100 Newport Drive
British Columbia Tourism Region : Vancouver, Coast, & Mountains
- Formerly Trout Lake. After Johannes Buntzen, a native of Denmark, in 1897 appointed the first general manager of the B.C. Electric Railway Company.
- Port Moody - Named in 1860 by Captain Richards, RN, in honour of Colonel R.C. Moody (1813-87), commanding the Columbia Detachment of the Royal Engineers (not to be confused with those attached to the British Boundary Commission).
- Born in Barbados, Moody was trained at the Royal Military Academy, Woolwich, where he subsequently became Professor of Fortification at the age of twenty-five.
- He was in command of the Royal Engineers in the north of Britain in 1858 when he was promoted brevet colonel, appointed commissioner of lands and works for British Columbia,
- given a dormant commission as Lieutenant-Governor, and sent off to the colony with his contingent of six officers and 158 NCOs and men. Colonel Moody returned to England after his unit was disbanded late in 1863 and subsequently rose to major-general.
- Port Moody was originally intended to be the western terminus of the CPR. It lost much when the railroad was extended to Vancouver.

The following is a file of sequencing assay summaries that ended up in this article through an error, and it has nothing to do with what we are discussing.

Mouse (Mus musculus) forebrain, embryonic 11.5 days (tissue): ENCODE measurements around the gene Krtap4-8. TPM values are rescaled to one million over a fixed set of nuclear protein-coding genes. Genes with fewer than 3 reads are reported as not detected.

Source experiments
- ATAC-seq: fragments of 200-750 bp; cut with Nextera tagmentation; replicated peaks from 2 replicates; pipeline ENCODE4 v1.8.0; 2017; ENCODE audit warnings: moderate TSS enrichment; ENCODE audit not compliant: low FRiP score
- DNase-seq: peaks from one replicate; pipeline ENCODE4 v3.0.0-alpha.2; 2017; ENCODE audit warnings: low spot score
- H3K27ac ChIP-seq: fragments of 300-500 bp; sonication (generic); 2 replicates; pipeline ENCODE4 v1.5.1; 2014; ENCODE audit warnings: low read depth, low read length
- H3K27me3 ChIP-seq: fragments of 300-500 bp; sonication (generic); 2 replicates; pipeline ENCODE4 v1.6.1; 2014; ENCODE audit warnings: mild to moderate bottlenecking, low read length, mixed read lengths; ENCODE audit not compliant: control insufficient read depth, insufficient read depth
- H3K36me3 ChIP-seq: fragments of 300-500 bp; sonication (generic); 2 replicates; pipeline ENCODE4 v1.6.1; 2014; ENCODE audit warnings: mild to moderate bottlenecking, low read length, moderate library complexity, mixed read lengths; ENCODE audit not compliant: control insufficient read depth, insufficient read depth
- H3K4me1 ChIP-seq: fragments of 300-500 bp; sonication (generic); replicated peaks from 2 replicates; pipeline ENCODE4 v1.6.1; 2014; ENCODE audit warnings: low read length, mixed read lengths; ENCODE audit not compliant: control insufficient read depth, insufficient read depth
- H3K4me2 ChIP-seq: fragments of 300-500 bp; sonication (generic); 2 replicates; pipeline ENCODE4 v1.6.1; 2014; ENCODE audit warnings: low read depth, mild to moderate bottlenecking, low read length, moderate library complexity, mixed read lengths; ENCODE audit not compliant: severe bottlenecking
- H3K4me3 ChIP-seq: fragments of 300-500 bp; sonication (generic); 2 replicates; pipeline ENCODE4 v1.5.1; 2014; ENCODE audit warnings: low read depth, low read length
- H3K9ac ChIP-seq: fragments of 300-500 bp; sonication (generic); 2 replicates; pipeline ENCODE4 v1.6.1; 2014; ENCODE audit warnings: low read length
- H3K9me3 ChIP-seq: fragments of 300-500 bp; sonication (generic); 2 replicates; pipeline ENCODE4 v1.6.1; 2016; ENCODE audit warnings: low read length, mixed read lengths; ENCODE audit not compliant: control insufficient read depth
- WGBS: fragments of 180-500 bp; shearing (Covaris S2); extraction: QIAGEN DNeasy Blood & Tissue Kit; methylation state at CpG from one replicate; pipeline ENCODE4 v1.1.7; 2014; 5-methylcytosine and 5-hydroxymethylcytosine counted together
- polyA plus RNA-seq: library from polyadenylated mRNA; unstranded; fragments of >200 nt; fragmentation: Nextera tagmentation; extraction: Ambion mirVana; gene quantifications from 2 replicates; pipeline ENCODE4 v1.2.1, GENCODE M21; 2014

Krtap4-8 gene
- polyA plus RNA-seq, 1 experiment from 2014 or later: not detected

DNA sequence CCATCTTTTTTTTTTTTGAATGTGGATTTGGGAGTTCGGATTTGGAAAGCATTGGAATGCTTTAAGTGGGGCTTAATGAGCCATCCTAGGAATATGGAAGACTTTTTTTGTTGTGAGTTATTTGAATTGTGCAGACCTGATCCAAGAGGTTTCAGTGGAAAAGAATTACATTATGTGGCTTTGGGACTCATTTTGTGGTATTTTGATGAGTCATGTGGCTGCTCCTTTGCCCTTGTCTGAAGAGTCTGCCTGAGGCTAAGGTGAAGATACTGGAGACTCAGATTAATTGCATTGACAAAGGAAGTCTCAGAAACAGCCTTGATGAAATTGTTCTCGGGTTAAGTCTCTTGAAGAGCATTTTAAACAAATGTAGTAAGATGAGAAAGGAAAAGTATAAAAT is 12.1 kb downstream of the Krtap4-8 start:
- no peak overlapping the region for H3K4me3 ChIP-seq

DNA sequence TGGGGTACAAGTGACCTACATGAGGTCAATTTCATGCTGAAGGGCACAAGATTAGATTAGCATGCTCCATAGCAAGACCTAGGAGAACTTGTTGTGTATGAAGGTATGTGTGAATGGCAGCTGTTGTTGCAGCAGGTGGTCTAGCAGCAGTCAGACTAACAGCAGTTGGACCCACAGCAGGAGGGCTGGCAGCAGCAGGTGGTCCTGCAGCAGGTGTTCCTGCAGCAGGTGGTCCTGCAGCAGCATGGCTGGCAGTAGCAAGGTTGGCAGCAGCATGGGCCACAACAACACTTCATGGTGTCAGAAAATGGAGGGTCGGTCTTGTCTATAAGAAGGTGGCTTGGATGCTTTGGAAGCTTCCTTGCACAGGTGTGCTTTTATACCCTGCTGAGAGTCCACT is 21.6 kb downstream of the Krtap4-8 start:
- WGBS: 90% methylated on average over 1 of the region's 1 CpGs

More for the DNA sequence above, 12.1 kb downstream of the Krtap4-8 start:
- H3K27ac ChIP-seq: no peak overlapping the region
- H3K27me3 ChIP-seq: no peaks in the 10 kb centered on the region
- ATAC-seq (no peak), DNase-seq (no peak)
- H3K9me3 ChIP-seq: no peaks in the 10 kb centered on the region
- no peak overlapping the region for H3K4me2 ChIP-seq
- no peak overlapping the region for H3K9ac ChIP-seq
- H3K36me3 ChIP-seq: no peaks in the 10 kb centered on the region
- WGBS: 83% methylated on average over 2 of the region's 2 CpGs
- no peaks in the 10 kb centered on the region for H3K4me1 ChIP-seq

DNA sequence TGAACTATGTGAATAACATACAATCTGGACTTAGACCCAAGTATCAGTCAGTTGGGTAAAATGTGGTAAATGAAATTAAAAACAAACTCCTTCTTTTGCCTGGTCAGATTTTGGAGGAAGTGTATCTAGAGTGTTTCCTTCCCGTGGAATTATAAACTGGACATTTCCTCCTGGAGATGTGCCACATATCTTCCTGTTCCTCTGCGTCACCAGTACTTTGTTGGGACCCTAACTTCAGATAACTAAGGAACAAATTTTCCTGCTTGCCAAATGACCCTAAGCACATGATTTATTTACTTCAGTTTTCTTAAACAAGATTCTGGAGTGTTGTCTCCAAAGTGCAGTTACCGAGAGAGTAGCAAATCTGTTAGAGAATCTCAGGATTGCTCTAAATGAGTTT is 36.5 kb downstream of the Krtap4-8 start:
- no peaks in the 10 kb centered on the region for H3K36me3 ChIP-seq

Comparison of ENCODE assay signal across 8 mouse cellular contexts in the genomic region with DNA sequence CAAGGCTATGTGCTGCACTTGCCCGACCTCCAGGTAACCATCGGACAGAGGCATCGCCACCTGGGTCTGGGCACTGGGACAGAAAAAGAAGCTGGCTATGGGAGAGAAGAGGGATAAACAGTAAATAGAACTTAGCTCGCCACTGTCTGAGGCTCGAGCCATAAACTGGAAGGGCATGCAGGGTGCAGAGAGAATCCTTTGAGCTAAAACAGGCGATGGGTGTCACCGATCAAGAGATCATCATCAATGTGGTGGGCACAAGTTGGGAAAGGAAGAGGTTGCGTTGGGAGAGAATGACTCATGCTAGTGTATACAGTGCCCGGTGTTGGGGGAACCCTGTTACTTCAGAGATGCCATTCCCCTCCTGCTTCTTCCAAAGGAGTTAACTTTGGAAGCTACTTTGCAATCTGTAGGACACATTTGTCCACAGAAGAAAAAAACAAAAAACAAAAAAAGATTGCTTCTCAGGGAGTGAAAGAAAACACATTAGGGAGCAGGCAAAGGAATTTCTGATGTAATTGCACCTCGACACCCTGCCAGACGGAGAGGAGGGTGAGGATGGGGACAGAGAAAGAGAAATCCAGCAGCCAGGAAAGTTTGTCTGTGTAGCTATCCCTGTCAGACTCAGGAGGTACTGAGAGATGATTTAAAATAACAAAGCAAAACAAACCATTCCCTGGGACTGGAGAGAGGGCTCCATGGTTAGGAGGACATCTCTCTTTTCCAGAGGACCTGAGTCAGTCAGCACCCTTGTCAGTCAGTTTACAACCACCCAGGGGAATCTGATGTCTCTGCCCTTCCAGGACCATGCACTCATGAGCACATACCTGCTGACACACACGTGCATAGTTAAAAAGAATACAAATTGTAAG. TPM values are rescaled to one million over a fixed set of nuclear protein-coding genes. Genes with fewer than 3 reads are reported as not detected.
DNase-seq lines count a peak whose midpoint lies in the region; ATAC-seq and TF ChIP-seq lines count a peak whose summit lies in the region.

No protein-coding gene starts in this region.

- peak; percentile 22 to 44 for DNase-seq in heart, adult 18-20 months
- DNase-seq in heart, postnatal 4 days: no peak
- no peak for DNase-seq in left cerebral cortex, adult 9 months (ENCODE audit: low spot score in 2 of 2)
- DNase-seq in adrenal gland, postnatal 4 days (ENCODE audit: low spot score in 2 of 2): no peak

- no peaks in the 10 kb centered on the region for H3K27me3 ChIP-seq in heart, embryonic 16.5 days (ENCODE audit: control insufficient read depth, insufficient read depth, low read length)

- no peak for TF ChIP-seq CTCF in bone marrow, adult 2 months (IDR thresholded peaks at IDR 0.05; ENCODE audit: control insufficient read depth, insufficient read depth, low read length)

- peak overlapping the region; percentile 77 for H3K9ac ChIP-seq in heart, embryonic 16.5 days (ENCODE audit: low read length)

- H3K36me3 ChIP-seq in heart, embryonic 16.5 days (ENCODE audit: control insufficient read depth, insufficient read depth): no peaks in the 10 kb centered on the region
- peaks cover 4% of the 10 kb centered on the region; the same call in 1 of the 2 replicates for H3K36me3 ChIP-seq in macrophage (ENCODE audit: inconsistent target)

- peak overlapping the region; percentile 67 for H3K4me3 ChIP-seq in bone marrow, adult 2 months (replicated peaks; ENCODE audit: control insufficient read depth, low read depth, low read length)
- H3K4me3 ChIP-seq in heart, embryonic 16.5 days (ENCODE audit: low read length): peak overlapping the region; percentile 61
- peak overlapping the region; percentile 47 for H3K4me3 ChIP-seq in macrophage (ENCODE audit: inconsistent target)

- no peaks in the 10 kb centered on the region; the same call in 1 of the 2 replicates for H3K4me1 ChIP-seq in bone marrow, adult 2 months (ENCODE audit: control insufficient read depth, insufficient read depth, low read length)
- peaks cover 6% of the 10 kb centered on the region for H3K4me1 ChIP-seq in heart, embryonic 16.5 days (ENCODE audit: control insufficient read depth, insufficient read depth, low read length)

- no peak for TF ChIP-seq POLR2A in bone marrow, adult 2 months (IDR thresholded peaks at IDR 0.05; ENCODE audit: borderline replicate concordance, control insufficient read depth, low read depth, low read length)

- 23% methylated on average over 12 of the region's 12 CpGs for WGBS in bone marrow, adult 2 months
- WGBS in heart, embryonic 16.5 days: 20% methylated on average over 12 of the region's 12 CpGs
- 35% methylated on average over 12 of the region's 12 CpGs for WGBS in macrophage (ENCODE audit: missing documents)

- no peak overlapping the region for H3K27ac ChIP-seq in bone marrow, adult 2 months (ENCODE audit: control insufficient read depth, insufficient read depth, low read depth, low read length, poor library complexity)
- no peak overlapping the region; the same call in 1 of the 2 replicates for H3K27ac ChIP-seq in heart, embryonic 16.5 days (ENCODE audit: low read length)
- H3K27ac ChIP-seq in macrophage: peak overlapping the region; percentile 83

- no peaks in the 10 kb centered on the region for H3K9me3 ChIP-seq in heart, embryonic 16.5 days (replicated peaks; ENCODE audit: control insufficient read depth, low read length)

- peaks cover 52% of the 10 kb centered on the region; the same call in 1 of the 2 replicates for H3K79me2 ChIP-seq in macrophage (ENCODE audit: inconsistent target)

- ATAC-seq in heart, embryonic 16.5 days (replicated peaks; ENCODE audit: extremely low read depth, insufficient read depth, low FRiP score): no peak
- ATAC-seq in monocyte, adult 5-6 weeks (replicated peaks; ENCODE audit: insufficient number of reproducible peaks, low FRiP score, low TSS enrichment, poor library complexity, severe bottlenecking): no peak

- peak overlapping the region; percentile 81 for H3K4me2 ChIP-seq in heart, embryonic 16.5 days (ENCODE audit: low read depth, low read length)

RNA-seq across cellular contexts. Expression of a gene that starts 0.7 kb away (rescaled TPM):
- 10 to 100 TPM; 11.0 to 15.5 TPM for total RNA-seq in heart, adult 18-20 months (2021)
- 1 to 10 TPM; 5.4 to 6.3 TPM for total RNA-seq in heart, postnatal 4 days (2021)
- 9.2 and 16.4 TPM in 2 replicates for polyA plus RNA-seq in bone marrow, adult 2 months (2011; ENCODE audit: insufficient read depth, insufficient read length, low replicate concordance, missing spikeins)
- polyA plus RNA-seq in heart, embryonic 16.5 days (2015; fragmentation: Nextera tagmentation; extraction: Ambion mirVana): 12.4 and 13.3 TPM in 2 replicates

- Sasamat Lake - The Spanish explorers noted that the Indian name for at least part, if not all, of what is now Burrard Inlet was Sasamat.
- Randy Bouchard and Dorothy Kennedy have pointed out to the authors that Sasamat may have been the Halkomelem name of an early Indian low-class village on the site of loco, near Port Moody.
- The name Sasamat can be translated as 'lazy people,' but it is not known why the inhabitants of this village were so named.
- With permission from G.P.V and Helen B. Akrigg 1997 British Columbia Place Names. UBC Press.
Address of this page: http://bc.ruralroutes.com/PortMoody